Wednesday, October 26, 2011

The Enigma of Young Adult Ministry

United Methodists (and all mainline Protestants for that matter) everywhere lament the decline in church membership and attendance among young adults. Since "young adult ministry" is under my purview here at Trinity and since I am a young adult, this issue is especially near and dear to me. Over the last year, I have been a part of several young adult ministry workshops, read a few good books on the subject, and experimented (while failing quite often) with ministry to younger adults. So I thought I would provide some tips on young adult ministry based on what I have discovered. As usual, I welcome your input on things you've seen that have worked.

- Beliefs haven't changed much, but participation has. One of the best resources I have found in my reading on young adults and religion is Robert Wuthnow's After the Baby Boomers. Among Wuthnow's myriad of observations in this book is the notion that young adults have not changed their abstract religious beliefs much since their parents' generation. In fact, some more "fundamentalist" beliefs have even strengthened among young adults since the '60s. What has changed, however, is the young adult's willingness to participate in a religious community. Wuthnow says that young adults today are "tinkerers", experimenting with other forms of communal life (read: other religions, partying, etc.), before "settling down" once they get marred and have children (both milestones that Wuthnow reveals are happening later than they used to). For reading more specific to the ages 18-22, I recommend Souls in Transition by Christian Smith and Patricia Snell.

- So what defines a young adult? When I tell folks my responsibilities at Trinity, this is often one of the first questions they will ask me. And it is certainly a fair question. It's not as if one day one wakes up and is or is no longer a young adult. And further, what defines an activity that is specifically young adult? Again, another question for which there is no cut and dry answer. I have found that each church is different. At Trinity, we define a young adult as aged 22-35, setting age limits so as to prevent the "slippery slope principle" (I'm looking at you, dude in your forties with three kids who thinks he's still "hip"). Also, we try to focus on and celebrate specific life events, such as weddings and births, and stratify our ministry according to the life stages that correspond to these events. The natural drawback here is that not everyone falls in one of these stages at the same age, level of emotional maturity, and knowledge of faith. Last week, I attended the General Board of Discipleship's Young Adult Summit in Austin, Texas. One of my colleagues in Arizona told me that she organizes young adult activities by meeting time and not age, i.e., one group meets at 9PM and another meets at 5PM, thus separating those who have children from those who do not. I thought it was a pretty creative idea!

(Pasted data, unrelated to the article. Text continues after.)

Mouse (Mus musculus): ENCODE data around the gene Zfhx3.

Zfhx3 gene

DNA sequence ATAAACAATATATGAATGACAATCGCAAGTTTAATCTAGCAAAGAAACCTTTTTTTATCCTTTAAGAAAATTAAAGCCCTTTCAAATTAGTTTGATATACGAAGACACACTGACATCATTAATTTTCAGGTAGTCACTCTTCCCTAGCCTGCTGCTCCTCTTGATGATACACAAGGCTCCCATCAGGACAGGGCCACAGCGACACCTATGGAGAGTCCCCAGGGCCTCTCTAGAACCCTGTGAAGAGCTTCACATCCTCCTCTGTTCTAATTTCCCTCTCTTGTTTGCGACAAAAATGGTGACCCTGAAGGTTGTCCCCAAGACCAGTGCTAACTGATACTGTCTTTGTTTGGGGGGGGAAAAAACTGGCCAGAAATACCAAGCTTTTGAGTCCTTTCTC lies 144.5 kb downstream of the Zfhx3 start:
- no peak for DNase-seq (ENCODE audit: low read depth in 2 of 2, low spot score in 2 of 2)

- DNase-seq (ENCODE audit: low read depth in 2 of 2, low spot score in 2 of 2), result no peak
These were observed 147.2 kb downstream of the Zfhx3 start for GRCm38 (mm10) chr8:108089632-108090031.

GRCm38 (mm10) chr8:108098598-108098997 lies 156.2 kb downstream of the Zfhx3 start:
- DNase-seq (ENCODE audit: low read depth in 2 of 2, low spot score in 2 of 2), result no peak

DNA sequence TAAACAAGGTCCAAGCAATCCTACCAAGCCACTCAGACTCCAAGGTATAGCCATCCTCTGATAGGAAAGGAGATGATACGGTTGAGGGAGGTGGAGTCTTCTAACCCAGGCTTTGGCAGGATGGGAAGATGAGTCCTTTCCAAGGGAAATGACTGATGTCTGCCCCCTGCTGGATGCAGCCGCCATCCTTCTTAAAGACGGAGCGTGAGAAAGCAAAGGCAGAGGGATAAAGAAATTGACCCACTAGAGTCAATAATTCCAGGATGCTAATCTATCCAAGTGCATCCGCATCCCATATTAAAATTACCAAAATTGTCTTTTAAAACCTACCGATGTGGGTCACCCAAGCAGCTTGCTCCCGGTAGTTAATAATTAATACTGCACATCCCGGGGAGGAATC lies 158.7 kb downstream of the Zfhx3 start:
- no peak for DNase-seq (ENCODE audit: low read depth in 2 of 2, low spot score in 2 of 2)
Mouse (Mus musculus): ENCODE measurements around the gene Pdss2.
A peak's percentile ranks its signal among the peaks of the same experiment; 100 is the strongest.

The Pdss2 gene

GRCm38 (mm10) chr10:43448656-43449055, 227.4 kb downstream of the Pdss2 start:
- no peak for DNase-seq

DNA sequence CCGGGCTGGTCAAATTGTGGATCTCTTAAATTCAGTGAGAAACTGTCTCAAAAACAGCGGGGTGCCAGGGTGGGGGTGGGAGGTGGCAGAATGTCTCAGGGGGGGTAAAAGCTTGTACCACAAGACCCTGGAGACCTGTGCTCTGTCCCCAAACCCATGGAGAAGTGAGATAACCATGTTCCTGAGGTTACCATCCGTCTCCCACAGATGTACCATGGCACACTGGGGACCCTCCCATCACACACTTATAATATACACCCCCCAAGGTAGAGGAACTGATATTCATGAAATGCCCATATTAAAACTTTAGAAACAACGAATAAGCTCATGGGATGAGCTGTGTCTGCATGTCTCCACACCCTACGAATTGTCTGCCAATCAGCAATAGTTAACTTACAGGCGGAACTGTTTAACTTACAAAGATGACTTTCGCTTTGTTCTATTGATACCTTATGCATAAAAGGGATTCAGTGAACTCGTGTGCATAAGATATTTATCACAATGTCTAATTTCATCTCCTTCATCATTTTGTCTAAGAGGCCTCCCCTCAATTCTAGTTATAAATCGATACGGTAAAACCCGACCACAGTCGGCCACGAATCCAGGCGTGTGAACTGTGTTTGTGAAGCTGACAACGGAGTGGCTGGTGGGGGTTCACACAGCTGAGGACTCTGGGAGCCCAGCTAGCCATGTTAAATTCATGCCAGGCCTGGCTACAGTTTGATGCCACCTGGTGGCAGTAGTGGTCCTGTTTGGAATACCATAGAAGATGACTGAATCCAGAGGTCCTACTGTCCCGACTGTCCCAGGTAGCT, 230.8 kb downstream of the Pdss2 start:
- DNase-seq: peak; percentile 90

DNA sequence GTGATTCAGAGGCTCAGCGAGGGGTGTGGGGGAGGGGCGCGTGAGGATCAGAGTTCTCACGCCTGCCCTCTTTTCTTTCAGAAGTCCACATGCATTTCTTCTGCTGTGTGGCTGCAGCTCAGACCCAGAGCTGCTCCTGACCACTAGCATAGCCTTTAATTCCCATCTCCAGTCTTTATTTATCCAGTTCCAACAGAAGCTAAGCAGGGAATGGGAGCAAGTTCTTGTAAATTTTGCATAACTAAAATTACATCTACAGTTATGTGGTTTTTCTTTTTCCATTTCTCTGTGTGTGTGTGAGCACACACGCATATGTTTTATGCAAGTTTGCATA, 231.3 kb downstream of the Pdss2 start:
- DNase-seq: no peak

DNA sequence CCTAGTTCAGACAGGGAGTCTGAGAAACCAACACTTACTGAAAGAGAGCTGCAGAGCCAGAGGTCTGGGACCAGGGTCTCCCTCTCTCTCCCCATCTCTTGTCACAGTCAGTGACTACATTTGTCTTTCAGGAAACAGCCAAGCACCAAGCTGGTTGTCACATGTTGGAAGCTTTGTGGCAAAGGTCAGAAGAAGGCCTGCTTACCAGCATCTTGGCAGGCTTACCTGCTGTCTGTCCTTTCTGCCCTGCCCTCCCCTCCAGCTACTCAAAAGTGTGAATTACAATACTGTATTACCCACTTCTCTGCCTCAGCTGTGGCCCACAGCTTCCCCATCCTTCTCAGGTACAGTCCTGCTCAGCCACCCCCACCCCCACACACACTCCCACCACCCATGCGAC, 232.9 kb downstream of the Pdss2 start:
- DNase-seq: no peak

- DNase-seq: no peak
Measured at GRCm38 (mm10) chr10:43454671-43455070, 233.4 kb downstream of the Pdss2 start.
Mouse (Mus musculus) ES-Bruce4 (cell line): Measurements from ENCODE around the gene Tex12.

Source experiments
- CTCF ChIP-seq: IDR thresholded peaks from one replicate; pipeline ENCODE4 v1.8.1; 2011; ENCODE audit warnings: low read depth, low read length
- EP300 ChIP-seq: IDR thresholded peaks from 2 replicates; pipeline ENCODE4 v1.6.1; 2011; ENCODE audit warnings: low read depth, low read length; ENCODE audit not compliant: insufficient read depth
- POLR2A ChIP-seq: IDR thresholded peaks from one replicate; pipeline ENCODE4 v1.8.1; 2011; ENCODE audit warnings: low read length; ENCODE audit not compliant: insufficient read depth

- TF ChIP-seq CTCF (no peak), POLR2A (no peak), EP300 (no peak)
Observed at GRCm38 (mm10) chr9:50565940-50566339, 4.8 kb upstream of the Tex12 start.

- "Feed them and they will come." This was the mantra of the director of young adult ministries at The United Methodist Church of the Resurrection. And it stands universally true- especially for young singles. Providing free food is not only an attractive way to bring in a person who may have a small budget and a big stomach, but it is simply the way of Christ, who was not afraid to share table fellowship with anyone.

- Don't depend on Sundays. Whatever ecclesiological or theological issue we may have with it, as a general principle, we cannot count on young adults to be present for any weekend activity, including Sunday worship. The truth is that young adults are more mobile now than they have ever been, so it is nothing for them to travel back home or to see friends over a weekend. And, as is often the case at Trinity, there is another god to rival- SEC football. But it's not that young adults don't care. They just want it all- personal time, work time, and worship time. So the most effective models of young adult ministry I have seen involve at least one weeknight meeting.

- Social media may be over-hyped. This is one old man's opinion (mine). While I have found Facebook, Twitter, e-mail, etc. to be helpful in getting the word out about events and programs, nothing beats good, old-fashioned face-to-face ministry. In fact, I think one of the responses of the church to young adults these days can be that God and the church do not want to love you at a digital arm's length. We want to meet you with love where you are most real and most vulnerable- in person.

-No one is doing young adult ministry well. This tip is both comforting and unsettling. One of my assignments when I first arrived at Trinity was to speak with those who were doing young adult ministry well and incorporate some of their ideas here. As it turns out, no minister to young adults is remotely satisfied with the job that he or she is doing. It is inherently a challenge to minister to young adults. In fact, the most encouraging thing I have heard (for my sake) was when someone told me that Church of the Resurrection, a congregation of 18,000 members compared to our 3,100, has slightly less young singles at its weekly gathering that we do. Yet, I still feel that there is so much we could be doing to minister to young adults. I have a very optimistic hope that the United Methodist Church has a strong future with my generation and the generations to follow. Even though the times may change, God's grace (the central theological tenet of our denomination) will always be the source of all good and hope in this world.